When Neeraj Chopra was crowned as the World’s numero uno javelin thrower last Monday, he was expectedly bombarded with congratulatory messages and praise befitting the achievement from all sections, national and international. It was yet another feather in the cap of the 25-year old who, with no disrespect to those who came before him, has single-handedly triggered a possible athletic revolution in India.
In fact, his achievements starting with the Tokyo Olympics may well be seen as a watershed moment in Indian sporting history, breaking the invisible glass ceiling for Indian track & field athletes in terms of international performance, confidence and belief. And yet, when he takes the field on June 3 at the FBK Games in The Netherlands, there will be the one small question that has followed him forever — will he cross the 90m mark?
It’s something that Neeraj has now accepted as the default conversation-opener every time he talks — to the media, the officials, the fans and any Indian he meets during his competitive and training outings anywhere in the world. Make no mistake, they are everywhere. He has also learned to take the burden of expectations for what it is — just expectations.
Soon after winning the Olympic gold, Neeraj had admitted the target was on his mind but more as a motivation to improve than anything else.
Also read: Tokyo Olympics | How Neeraj made the gold
“The 90m mark is an important barrier. The best in the world have got it and it is important for me to personally consider myself a genuine world-level thrower,” he had said but insisted that it was not something he thought of too often. “It is a target but not an obsession. It can be 89.99m or 90.1m also in competition at some point, it won’t change the way I train,” he had explained.
To those in the know, however, Neeraj’s anointment as destiny’s child started five years before the rainy, windy night in Tokyo, when he set a new junior World record en route to winning gold at the 2016 World Junior Championships. Since then, through competitions ranging from the SAF Games all the way up, the 2022 World Championships is the only blip in his still-improving golden career — he could only manage a silver in Eugene.
What his successes have meant for a country that remembers Olympic sports only once in two years — during the Asian/Commonwealth Games and the Olympics — is an unreal urgency to overhaul achievements.
It manifests in different ways too — when Pakistan’s Arshad Nadeem did it at the 2022 Commonwealth Games in the absence of an injured Neeraj, things quickly turned into an India vs Pakistan issue, specially on social media, adding a layer of urgency to the entire exercise.
Over the last few years, however, the process of getting better has taken priority as has the maturity to not let results define him. “It’s never about breaking records or beating someone but doing your best to improve yourself. By that logic, Johannes Vetter has crossed 97m also. I don’t ever go into a competition with the pressure of distance,” he had said last year.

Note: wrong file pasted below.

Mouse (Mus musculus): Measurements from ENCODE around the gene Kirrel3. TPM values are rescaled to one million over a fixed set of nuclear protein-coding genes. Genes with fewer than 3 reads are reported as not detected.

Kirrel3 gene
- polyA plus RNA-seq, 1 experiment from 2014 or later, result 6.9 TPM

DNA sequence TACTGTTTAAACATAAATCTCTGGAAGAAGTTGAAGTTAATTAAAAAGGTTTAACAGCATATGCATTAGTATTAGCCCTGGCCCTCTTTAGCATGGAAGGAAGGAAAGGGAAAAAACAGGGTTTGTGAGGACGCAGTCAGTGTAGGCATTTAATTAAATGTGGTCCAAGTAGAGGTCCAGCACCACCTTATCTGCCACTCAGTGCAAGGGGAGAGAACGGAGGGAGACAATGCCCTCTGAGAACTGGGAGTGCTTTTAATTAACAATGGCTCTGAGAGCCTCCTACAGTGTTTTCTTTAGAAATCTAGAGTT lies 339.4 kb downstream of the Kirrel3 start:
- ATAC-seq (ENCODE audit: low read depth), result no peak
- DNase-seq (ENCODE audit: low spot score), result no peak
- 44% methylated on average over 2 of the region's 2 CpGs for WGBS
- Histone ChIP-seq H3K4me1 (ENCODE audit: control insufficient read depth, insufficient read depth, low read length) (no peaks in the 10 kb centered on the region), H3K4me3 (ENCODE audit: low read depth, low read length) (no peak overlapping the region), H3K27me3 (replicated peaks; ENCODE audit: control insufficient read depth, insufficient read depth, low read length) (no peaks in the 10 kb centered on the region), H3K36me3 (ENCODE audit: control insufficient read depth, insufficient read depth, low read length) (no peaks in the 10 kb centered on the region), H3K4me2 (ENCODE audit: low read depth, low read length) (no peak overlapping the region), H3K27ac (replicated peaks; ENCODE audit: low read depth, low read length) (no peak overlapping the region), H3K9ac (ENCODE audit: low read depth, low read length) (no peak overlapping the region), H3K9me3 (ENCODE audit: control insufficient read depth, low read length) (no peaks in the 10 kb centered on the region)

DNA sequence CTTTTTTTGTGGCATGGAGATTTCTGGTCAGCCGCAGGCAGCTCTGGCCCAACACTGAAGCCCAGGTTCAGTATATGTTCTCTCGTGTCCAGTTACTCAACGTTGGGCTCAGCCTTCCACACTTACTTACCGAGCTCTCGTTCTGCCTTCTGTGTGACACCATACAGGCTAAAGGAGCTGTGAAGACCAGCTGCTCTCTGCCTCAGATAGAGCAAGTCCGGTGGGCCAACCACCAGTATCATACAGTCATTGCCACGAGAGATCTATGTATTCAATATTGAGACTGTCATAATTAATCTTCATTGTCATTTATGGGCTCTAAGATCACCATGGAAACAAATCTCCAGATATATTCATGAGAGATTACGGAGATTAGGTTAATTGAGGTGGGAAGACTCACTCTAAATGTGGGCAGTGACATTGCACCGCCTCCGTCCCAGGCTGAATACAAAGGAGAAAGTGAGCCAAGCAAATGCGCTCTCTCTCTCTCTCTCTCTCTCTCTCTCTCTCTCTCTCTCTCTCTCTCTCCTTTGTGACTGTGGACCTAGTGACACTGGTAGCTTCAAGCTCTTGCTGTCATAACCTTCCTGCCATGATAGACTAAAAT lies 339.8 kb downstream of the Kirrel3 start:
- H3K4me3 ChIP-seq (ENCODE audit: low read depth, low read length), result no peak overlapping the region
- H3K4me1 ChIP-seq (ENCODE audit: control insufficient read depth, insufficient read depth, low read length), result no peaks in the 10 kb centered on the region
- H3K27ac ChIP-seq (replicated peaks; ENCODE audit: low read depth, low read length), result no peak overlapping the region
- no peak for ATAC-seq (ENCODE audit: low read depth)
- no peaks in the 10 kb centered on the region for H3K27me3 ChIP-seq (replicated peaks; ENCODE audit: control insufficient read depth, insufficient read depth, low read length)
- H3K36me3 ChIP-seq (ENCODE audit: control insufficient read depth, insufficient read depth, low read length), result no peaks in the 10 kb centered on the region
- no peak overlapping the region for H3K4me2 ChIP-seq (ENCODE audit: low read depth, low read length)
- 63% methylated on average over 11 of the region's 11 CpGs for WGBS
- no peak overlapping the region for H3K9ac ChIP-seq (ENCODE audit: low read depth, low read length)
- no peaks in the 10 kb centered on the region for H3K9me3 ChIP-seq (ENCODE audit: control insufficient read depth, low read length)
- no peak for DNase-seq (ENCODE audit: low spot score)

Also read | Trust and transparency with coach very important in achieving success: Neeraj
For most people, the 90m mark is like the ‘holy grail’, making many wonder why he hasn’t done it yet despite all his successes. And he has already done 89.94m, so six centimetres shouldn’t be too difficult, right? For reference, that’s just the length of an average adult little finger.
Wrong. The difference at the top in elite sports is often a matter of millimetres and micro-seconds. At the 2017 Worlds, Germany’s Johannes Vetter edged ahead of Jakub Vadlejch of Czech Republic for gold by a mere 1.5 centimetres. Neeraj himself has gone from 86.48m in 2016 to 89.94m in 2022, an improvement of just over three metres in six years with the best of training and sackloads of hard work!
Consider this: Only 23 men have managed to go past 90m since the weight and design of the javelin was standardised by World Athletics in 1986. Of these, Vetter has done so an incredible eight times while Czech legend Jan Zelezny has managed it seven times. Among the Asians, only Nadeem and Chinese Taipei’s Cheng Chao-tsun are in the elite club.
Zelezny’s 98.48m remains the World record for an incredible 27 years and counting. And Vetter is in an exclusive class of one among the active athletes to go past 95m despite all the advancements in technology and training since the now 56-year old Zelezny hung up his boots.
All this is simply to put the competition at the top in perspective. Earlier this year, Neeraj laughed off the inevitable yet again, bringing it up himself at the beginning of an interaction to pre-empt any questions.
“Let’s say I hit it and don’t win a medal — then there will be questions on that and the talk will be of hitting 93 or 94m. I am happy that I have been consistent this season. There are times when medals come with a shorter throw or slower timing but people don’t realise it simply means the conditions were tough and you managed to adjust better than the rest. The 90m will happen when it has to,” he had tried to put the matter to rest.
That won’t happen, though. On June 3 in Hengelo, Neeraj will be up against Vetter for the first time since Tokyo Olympics, the German battling injuries and spending most of 2022 and 2023 in rehab, along with two other Germans, both with a personal best of over 90m – Julian Weber and Andreas Hofmann.
Regardless of the results, though, the 90m question will continue to live on in the collective Indian social conscious – till he breaches it.